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Gerrymandering is about to become a front-burner issue

Regular readers of this space have ascertained that your humble and obedient ink-stained wretch is at the less-enthralled end of the spectrum regarding the U.S. system of politics and government.

In its time and place, it was an important breakthrough in the development of democratic forms of government, but its performance over recent decades and the comparison to things that work better in other systems leave your wretch viewing the constitutional plan, as evolved, as more and more sub-optimal and yet, so rigid and difficult to reform.

Today’s example: Gerrymandering.

It’s possible to overstate how big a deal it is, but modern technology has made it easier and more reliable to gerrymander districts for the partisan advantage of those who draw the lines. And a looming Supreme Court case will soon make it a front-burner issue.

In 2016, Republican candidates for all 435 seats in the U.S. House received 49.1 percent of all votes nationwide, compared to 48.0 for Democrats. Other parties or independent candidates received the remaining 2.9 percent.

If the House seats were divided precisely according to the breakdown of the major-party vote, the current House would be composed of 220 Republicans to 215 Democrats. That would be a margin so small that the relative moderates in both party caucuses would certainly hold tremendous leverage and the likelihood of bipartisan compromise would probably increase.

Instead (assuming, as seems likely, that the one current vacancy, in Utah, is filled by a Republican in the special election scheduled for November), Republicans control the House by 241-194.

So 49 percent of the total vote, or 51 percent of the two-party vote, yields 55.4 percent of the seats. The gap isn’t exactly huge, but it makes a big difference.

An illustrative example

To illustrate the difference between a House with a 47-member advantage versus a five-member advantage, consider: 20 of the most moderate Republican members of the House, many of them representing districts that Hillary Clinton carried last year, voted against the so-called American Health Care Act, a bill that the Congressional Budget Office projected would increase the uninsured population by 23 million.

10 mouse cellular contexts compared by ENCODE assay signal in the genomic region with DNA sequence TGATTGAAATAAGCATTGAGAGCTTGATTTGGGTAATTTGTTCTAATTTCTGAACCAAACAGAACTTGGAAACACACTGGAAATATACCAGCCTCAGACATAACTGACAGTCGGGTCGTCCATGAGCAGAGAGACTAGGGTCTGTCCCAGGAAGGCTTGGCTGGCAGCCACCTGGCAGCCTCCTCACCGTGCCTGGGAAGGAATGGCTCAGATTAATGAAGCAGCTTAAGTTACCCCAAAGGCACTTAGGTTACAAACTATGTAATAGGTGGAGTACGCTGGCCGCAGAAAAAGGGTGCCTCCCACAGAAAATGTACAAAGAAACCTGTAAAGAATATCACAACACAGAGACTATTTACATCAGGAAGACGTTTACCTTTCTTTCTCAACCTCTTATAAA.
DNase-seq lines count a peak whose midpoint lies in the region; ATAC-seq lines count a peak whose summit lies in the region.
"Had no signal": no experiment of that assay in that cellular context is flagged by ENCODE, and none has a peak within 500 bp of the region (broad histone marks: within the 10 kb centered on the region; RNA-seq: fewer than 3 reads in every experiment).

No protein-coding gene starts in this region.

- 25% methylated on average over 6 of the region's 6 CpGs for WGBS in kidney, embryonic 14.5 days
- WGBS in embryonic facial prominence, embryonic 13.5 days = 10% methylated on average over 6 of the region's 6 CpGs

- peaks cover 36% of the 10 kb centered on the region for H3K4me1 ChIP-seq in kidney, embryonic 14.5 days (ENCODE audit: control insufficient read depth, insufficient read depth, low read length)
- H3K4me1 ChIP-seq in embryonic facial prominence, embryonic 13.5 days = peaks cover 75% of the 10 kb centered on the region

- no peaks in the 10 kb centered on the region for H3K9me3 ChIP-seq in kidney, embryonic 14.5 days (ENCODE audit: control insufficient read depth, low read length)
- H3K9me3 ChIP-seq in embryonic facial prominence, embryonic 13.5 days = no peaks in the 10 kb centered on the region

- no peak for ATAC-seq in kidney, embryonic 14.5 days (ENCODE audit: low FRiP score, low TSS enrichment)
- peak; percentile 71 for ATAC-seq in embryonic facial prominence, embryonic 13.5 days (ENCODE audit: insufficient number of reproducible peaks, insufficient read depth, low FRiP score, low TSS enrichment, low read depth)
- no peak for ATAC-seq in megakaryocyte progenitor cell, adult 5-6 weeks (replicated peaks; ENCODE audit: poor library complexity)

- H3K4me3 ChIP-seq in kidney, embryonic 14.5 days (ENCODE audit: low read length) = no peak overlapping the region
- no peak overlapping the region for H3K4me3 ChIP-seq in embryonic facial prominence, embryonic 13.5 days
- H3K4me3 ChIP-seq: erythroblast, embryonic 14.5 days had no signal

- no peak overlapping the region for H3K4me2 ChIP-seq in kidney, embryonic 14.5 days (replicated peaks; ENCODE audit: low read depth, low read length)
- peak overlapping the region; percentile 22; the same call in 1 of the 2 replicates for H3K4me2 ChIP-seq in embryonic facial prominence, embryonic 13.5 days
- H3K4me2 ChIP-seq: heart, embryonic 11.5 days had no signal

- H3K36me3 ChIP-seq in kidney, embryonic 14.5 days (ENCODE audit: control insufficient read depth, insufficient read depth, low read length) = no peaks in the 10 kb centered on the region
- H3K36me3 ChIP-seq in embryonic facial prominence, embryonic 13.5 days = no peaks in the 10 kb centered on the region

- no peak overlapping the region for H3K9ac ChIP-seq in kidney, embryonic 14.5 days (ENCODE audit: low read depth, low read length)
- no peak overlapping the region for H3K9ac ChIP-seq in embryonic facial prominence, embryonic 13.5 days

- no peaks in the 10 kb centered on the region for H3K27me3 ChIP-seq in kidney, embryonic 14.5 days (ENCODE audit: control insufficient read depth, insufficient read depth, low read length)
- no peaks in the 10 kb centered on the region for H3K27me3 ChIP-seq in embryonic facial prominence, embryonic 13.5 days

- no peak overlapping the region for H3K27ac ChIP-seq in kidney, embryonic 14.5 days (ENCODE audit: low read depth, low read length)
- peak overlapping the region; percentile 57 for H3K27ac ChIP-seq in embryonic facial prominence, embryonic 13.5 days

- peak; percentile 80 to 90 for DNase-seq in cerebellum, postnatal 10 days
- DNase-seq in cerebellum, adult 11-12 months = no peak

In a House of 241-194, the bill passed anyway (although, as you know, it has made no further progress toward becoming law). In a House with a five-member advantage for Republicans, those 20 moderates would have sunk the bill or it would have had to be adjusted to reflect their objections. Perhaps it would have created the possibility, which I discussed Monday, of a bipartisan centrist plan for adjusting the Affordable Care Act, rather than destroying it.

Of course, as you also know, the Trump-Ryan American Health Care Act has made no further progress. And the Senate version of the bill is now on life support. But this is about the power of the gerrymander.

In the interest of keeping it honest, the difference between the current partisan makeup of the U.S. House and one that more accurately reflects the overall partisan preferences of the country is not all about gerrymandering. Several factors — other than the precise lines of congressional districts, which are engineered to help whichever party has power over drawing them — help explain why one party or the other might end up with more or fewer seats.

Both parties adept at it